Lifesaving Grant keeps trap/neuter/return (TNR) program on track

Humane Society of Moab Valley in Utah receives $5,000 grant to spay or neuter 250 community cats (aka, ferals and strays) as part of TNR program.
By Denise LeBeau

The Humane Society of Moab Valley (HSMV), located in Moab, Utah, has been quite progressive on behalf of the community cats (ferals and strays) of their area. In 2002, they connected with Best Friends' own Holly Sizemore who helped them start a trap trading post, an outlet where humane traps to catch feral cats for trap/neuter/return (TNR) are lent out to community cat caregivers. According to Tricia Gundlach, animal coordinator for HSMV, Holly also supplied them with traps.

Lifesaving Grant awarded to Humane Society of Moab Valley

So it comes as no surprise almost a dozen years later, HSMV has increased their save rate for cats, and in fact, no community cats have been killed in their shelter system since 2003. To help them keep going strong, they were awarded a $5,000 grant through our No More Homeless Pets Network Lifesaving Grants program, in partnership with PetSmart Charities®, to spay or neuter 250 free-roaming community cats.

"The Humane Society of Moab Valley will make excellent use of this grant to support their TNR efforts," enthuses Tracy Kelley, senior coalition manager. "They are an integral member of the Moab community, offering essential animal welfare services, such as training and education, adoptions, rescue and fostering, and low-cost spay and neuter, and beyond."

Targeting feline issues with TLC

Thomas the cat who was neuterd by the Humane Society of Moab Valley While Moab is an amazing place for community cats, there is an ongoing issue that adds to the number of homeless cats - transient human residents. "Many of the colonies we manage are at trailer parks," says Tricia. "We recently helped with over 30 cats who had to be relocated when the park was going to be demolished. We took in six of the friendly cats to adopt out, and the others went to our other colonies. Each cat is important to us."

Each cat is important - just ask Thomas. Thomas had been living with the doomed feral colony. He was so friendly when the HSMV's volunteers were there to move everyone that he jumped into their vehicle. They saw he had a collar and a tag. HSMV called the number, but it was disconnected. By using local and social media, HSMV located his former guardian and the two were reunited.

HSMV is currently addressing an issue at a trailer park with at least 300 cats. The grant will help them get the cats fixed quickly.

Further community cat support

In addition to working closely with their local animal control and supporting the local community cat caregivers by helping with TNR, HSMV also supplies caregivers with cat food. One of the biggest challenges the organization is facing is a decline in funding for their outreach food program.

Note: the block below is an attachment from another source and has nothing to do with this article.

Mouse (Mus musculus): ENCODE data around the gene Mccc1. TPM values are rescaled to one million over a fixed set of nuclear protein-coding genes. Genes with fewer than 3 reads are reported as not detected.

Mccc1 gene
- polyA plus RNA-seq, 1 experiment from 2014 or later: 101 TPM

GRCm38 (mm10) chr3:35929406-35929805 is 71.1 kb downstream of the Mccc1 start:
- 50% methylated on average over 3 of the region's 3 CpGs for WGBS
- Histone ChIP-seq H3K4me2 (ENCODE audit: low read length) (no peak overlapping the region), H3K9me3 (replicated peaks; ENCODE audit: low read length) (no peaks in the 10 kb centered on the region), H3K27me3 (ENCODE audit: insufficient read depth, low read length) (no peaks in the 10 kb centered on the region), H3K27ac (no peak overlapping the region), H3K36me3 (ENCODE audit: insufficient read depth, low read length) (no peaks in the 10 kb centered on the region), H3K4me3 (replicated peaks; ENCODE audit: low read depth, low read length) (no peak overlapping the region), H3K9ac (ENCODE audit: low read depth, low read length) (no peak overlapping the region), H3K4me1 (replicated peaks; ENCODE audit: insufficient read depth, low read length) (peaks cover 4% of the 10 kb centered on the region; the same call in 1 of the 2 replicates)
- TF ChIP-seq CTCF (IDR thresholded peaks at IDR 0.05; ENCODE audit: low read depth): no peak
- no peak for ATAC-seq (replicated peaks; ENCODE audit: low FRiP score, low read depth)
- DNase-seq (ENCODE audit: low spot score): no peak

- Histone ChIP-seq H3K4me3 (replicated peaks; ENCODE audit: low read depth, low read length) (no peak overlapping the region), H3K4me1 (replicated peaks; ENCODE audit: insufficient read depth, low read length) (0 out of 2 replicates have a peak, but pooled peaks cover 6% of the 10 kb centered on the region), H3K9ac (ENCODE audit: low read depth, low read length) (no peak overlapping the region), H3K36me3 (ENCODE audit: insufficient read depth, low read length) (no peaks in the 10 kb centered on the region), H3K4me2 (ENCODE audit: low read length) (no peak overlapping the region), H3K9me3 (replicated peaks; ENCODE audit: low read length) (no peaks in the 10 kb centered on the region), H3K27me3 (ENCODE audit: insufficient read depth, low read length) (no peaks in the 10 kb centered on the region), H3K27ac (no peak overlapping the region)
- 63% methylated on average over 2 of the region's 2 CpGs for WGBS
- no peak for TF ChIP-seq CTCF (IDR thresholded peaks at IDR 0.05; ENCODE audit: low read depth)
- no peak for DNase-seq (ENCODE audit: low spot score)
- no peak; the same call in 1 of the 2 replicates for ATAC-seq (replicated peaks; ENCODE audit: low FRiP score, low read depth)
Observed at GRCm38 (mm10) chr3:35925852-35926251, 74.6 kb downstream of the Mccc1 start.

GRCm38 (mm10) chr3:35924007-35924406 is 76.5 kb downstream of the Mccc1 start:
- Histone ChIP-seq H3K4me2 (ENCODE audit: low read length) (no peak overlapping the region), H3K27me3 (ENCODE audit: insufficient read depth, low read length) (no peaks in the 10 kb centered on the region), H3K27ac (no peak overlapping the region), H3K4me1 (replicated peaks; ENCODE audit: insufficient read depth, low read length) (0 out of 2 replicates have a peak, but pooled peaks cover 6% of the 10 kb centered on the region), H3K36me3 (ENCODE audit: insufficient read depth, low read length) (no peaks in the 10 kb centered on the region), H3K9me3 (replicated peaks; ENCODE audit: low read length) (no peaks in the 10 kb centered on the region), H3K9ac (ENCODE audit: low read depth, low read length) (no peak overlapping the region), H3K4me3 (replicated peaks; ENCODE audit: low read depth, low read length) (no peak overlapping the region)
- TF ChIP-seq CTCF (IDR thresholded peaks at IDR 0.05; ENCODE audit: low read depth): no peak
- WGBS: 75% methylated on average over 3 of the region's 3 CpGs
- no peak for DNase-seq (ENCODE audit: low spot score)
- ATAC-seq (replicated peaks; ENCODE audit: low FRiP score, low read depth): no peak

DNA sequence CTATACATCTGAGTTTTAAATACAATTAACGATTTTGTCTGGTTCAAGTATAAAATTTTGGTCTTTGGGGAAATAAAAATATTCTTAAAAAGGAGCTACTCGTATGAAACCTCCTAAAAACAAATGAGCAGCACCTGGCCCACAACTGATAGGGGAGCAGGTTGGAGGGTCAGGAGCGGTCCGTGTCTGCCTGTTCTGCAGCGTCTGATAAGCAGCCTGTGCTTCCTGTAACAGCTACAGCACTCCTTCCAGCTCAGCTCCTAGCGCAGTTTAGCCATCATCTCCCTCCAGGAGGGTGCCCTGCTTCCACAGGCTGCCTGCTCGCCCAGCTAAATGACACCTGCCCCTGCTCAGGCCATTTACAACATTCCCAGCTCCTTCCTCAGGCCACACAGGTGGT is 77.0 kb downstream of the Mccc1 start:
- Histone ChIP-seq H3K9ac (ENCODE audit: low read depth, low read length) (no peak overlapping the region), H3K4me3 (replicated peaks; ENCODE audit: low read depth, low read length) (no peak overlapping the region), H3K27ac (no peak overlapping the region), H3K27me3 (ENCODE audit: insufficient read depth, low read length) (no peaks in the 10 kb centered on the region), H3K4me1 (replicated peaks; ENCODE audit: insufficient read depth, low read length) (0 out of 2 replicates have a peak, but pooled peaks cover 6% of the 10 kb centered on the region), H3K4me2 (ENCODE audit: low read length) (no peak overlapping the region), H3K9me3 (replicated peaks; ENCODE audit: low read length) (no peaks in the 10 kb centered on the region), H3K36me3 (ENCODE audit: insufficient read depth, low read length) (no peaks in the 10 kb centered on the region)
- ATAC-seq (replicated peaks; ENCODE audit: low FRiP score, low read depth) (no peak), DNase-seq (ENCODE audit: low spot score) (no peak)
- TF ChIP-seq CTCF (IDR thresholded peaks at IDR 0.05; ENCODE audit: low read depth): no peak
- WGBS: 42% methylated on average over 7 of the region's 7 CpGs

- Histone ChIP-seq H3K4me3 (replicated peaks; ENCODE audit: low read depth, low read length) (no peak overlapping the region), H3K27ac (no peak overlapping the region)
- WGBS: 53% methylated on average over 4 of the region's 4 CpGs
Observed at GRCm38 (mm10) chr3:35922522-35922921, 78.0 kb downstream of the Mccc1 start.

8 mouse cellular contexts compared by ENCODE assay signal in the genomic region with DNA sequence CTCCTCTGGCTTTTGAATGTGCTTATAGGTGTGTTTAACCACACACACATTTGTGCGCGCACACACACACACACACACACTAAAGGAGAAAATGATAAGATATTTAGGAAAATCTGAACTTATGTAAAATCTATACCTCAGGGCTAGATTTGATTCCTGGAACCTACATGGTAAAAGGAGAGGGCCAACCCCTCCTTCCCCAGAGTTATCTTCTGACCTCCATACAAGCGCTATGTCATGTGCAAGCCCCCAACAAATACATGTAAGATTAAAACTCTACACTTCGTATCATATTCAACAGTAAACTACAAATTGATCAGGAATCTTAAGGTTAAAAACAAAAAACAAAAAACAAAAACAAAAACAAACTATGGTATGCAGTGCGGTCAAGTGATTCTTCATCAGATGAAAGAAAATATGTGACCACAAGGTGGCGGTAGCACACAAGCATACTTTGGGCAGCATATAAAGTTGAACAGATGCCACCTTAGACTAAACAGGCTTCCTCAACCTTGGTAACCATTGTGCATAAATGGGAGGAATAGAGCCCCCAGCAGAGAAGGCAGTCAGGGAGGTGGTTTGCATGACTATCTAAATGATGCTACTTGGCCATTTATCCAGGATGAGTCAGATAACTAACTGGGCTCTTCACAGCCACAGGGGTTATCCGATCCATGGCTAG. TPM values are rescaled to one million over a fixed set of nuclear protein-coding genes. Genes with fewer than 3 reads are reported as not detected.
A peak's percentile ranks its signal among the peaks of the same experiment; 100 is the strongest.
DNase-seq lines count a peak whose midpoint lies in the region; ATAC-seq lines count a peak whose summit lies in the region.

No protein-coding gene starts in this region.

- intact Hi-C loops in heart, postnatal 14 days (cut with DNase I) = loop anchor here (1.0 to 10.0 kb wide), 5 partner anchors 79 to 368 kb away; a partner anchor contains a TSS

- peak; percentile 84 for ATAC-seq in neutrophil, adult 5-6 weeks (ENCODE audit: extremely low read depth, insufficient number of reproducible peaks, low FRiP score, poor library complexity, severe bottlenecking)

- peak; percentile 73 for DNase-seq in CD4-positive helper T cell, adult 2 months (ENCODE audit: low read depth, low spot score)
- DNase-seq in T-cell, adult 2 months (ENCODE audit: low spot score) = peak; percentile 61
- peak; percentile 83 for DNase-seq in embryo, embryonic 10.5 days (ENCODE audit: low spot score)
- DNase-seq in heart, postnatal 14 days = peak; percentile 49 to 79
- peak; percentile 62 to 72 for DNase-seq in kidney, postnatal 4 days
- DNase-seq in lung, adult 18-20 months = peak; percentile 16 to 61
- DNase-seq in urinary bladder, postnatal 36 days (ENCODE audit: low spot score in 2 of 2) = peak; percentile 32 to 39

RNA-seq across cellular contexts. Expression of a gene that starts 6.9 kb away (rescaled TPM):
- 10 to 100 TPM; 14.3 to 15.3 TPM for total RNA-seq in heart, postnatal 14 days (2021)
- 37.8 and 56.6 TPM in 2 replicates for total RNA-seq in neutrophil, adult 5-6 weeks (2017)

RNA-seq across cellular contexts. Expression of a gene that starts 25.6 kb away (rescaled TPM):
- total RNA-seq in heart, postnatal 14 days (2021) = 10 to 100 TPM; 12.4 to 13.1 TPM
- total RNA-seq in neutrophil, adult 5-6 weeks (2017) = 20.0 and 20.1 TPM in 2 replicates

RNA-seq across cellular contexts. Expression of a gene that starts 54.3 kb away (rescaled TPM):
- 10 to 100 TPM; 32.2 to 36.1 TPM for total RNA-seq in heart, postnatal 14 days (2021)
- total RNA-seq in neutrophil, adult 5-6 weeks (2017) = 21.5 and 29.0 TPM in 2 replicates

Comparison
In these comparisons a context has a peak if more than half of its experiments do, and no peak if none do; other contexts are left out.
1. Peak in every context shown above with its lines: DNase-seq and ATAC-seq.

"Maintaining the stability of our community cat colonies is very important to our program," shares Tricia. "We have 16 wildlife-proof feral feeders, and we need to be a reliable source of food for the cats. This is key to the health of our colonies, and the healthier the cats, the better it is for the whole community."

Margaret Griffith, a Humane Society of Moab Valley volunteer, received the Volunteer of the Year award from the Utah Animal Control AssociationVolunteer of the year

One of the reasons their TNR program has run so smoothly is their volunteer Margaret Griffith. She has been at the helm for over a decade and even received the Volunteer of the Year Award in 2011 from the Utah Animal Control Association for her work on the Trap, Neuter and Release Program for Feral Cats.

Here she shares what keeps her motivated: "You would think that what I would find fulfilling is seeing all of my stray cats running to come greet the 'food wagon' when in fact what I find most fulfilling is the lack of feral cats. Their numbers have dwindled thanks to adoptions and attrition, plus their numbers haven't increased because of our great TNR program."

Get information on how to help community cats.

Find a No More Homeless Pets Network partner in your area.

Best Friends Animal Society believes strongly that collaboration with shelters and other animal welfare organizations is key to achieving No More Homeless Pets®. When we work together, we save more lives. The No More Homeless Pets Network is a Best Friends program which brings together high quality 501(c)(3) nonprofit animal welfare groups and municipal shelters from all across the nation, so that together, we can work smarter and more effectively, and end the tragedy of pets dying in our nation's animal shelters.

Photos courtesy of the Humane Society of Moab Valley